After reading the report about the hunting of Namibia’s unique population of elephants that spend most, but not all, of their lives in a true desert, I immediately requested further information and I had a chance to discuss the situation with the Namibia’s Ministry of Environment and Tourism’s (MET) director of parks and wildlife, Colgar Sikopo.
Before going any further I would urge you to read an article published in The Namibian on Thursday, June 5 by Helge Denker titled If We Ban All Hunting. This article explains in a way I fully agree with, why hunting is essential to Namibia’s conservation success story. Some people may not like trophy hunters and hunting any more than I like men who own a Ferrari for their egos, or women who own 30 pairs of shoes and 50 dresses they only wear once – but at least in Namibia hunters put their money directly into the hands of the people who are conserving elephants, and who bear the costs of living with them.
Helge makes the case for the sustainable use of wildlife very succinctly, so let me get on to the issue of hunting elephants in Namibia’s Kunene Region.
Elephants can live in a wide range of habitats, including deserts, but they could not do so if it were not for the large seasonal rivers that traverse the northern Namib. They also have a large home range and are opportunistic, moving upriver into higher rainfall areas during the wet season. In fact, it is not so much the hyper-arid environment they utilise in the dry season, but the spectacular scenery here – deep gorges and sand dunes – that makes them into such a major tourist attraction. This said, this population of between 120 and 150 elephants that live most of their lives in the northern Namib are of enormous value to the country and the world.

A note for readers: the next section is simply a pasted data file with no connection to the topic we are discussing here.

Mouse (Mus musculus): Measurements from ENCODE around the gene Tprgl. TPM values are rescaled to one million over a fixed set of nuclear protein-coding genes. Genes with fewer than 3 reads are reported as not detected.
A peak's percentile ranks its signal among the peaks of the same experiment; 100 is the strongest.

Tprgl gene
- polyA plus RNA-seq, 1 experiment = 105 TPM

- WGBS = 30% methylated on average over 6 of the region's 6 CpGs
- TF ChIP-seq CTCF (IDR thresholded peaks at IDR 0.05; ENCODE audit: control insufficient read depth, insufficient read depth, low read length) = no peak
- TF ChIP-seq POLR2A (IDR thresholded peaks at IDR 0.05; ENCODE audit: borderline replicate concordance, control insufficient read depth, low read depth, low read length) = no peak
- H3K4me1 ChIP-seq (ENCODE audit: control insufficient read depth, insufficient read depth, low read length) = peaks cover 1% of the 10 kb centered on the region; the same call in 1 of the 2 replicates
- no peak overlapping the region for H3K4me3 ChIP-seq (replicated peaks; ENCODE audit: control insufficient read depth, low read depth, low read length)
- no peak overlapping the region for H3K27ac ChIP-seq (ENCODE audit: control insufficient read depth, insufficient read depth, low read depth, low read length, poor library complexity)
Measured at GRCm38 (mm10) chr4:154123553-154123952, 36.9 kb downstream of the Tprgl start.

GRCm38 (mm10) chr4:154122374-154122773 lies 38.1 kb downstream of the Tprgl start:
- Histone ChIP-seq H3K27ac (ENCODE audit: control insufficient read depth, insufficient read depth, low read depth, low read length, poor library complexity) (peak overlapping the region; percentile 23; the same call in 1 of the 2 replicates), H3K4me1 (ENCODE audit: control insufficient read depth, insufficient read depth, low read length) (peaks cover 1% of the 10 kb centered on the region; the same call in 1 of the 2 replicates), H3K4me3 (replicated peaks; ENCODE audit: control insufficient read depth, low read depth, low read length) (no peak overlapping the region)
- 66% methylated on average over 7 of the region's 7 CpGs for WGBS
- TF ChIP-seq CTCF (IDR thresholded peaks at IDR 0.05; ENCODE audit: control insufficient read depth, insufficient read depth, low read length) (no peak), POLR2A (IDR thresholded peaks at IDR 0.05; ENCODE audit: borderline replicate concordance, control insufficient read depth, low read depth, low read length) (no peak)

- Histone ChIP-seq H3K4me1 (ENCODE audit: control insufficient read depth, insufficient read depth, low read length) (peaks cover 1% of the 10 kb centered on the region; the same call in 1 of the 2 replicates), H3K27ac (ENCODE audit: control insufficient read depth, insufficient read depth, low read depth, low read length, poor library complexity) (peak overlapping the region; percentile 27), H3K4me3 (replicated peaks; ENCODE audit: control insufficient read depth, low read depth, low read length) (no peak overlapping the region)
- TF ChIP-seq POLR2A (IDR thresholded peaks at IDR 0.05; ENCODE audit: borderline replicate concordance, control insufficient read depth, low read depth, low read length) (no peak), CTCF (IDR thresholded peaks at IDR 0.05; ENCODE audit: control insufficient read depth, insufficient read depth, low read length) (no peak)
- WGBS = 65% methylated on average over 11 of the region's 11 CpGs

But they are not the only elephants that inhabit the Kunene Region. Another 400-600 live in the higher rainfall parts of the communal area, where they share the land with the local human population. Thanks to the Namibian government’s communal conservancy program, which devolved the rights to benefit from wildlife and the responsibility to manage it sustainably to local communities, the Damara, Herero and Himba pastoralists and small scale crop growing residents have embraced the consumptive and non-consumptive utilisation of wildlife as a complimentary economic activity. This has resulted in a major increase in all wildlife species – including elephants.
But it is not easy for subsistence farmers to live with elephants. They damage water-points, raid crops and come into villages to get water, thereby posing a threat to families and especially their children that no westerners would be prepared to accept. In this regard three local people and a trophy hunter were killed by elephants in Kunene Region in 2013 and one local person has already been killed there in this year. For all these reasons the MET is under great pressure to find ways in which communities can get direct benefits from the elephants they live with.
Conservancies that have joint-venture lodges do get a good income from non-hunting tourism, but many that experience elephant problems get little or no benefits from them.
Unlike the anti-hunting lobby, which can express its emotions but has no responsibility for what happens on the ground, the MET has the very difficult task of balancing the interests of wildlife conservation and the needs of the local people, many of whom see living with elephants as a cost with no benefits. For this reason all the trophy elephants have been given to conservancies in the higher rainfall areas where the 400-600 Kunene elephants occur. Here a quota has been issued for one elephant in three years and in most cases the income is to be shared between neighbouring conservancies.
I have no problem with this because the off-take is low enough to be sustainable, and the large number of people that live within these conservancies need to receive some direct benefits from the elephants to ensure their continued support for their conservation.